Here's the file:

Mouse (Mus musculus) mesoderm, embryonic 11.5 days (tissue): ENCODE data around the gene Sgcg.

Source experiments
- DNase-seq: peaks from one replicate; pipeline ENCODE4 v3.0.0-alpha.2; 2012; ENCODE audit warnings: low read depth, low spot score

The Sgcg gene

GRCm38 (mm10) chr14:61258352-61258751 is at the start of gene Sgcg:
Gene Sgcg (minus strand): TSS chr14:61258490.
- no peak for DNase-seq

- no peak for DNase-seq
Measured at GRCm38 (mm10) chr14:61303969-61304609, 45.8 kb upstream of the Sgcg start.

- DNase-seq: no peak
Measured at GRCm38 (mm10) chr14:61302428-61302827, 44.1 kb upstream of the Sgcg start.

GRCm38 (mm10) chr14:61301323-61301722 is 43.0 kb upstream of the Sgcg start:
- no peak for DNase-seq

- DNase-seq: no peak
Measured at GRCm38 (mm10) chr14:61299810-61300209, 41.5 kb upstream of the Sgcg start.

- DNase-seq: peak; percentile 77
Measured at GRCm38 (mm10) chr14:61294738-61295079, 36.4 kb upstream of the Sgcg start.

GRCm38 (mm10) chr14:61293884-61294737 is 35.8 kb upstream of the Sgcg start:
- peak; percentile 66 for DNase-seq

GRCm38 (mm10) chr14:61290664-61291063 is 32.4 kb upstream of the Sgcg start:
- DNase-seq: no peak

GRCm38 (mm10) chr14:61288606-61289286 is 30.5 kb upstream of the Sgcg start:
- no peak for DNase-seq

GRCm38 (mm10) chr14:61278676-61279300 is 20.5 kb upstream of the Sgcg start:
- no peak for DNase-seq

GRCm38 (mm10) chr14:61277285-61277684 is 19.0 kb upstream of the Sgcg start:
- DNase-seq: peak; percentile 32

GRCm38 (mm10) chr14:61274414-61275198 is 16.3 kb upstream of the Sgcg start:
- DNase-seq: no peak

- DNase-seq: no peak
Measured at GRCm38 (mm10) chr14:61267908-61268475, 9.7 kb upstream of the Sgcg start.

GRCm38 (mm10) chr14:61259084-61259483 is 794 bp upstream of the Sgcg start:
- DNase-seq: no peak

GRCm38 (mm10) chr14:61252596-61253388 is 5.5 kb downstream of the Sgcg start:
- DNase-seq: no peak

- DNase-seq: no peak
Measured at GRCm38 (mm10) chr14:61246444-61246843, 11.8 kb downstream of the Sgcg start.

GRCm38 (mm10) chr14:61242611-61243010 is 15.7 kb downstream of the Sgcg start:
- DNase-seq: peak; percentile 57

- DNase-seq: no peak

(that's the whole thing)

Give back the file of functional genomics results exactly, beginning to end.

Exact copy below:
Mouse (Mus musculus) mesoderm, embryonic 11.5 days (tissue): ENCODE data around the gene Sgcg.

Source experiments
- DNase-seq: peaks from one replicate; pipeline ENCODE4 v3.0.0-alpha.2; 2012; ENCODE audit warnings: low read depth, low spot score

The Sgcg gene

GRCm38 (mm10) chr14:61258352-61258751 is at the start of gene Sgcg:
Gene Sgcg (minus strand): TSS chr14:61258490.
- no peak for DNase-seq

- no peak for DNase-seq
Measured at GRCm38 (mm10) chr14:61303969-61304609, 45.8 kb upstream of the Sgcg start.

- DNase-seq: no peak
Measured at GRCm38 (mm10) chr14:61302428-61302827, 44.1 kb upstream of the Sgcg start.

GRCm38 (mm10) chr14:61301323-61301722 is 43.0 kb upstream of the Sgcg start:
- no peak for DNase-seq

- DNase-seq: no peak
Measured at GRCm38 (mm10) chr14:61299810-61300209, 41.5 kb upstream of the Sgcg start.

- DNase-seq: peak; percentile 77
Measured at GRCm38 (mm10) chr14:61294738-61295079, 36.4 kb upstream of the Sgcg start.

GRCm38 (mm10) chr14:61293884-61294737 is 35.8 kb upstream of the Sgcg start:
- peak; percentile 66 for DNase-seq

GRCm38 (mm10) chr14:61290664-61291063 is 32.4 kb upstream of the Sgcg start:
- DNase-seq: no peak

GRCm38 (mm10) chr14:61288606-61289286 is 30.5 kb upstream of the Sgcg start:
- no peak for DNase-seq

GRCm38 (mm10) chr14:61278676-61279300 is 20.5 kb upstream of the Sgcg start:
- no peak for DNase-seq

GRCm38 (mm10) chr14:61277285-61277684 is 19.0 kb upstream of the Sgcg start:
- DNase-seq: peak; percentile 32

GRCm38 (mm10) chr14:61274414-61275198 is 16.3 kb upstream of the Sgcg start:
- DNase-seq: no peak

- DNase-seq: no peak
Measured at GRCm38 (mm10) chr14:61267908-61268475, 9.7 kb upstream of the Sgcg start.

GRCm38 (mm10) chr14:61259084-61259483 is 794 bp upstream of the Sgcg start:
- DNase-seq: no peak

GRCm38 (mm10) chr14:61252596-61253388 is 5.5 kb downstream of the Sgcg start:
- DNase-seq: no peak

- DNase-seq: no peak
Measured at GRCm38 (mm10) chr14:61246444-61246843, 11.8 kb downstream of the Sgcg start.

GRCm38 (mm10) chr14:61242611-61243010 is 15.7 kb downstream of the Sgcg start:
- DNase-seq: peak; percentile 57

- DNase-seq: no peak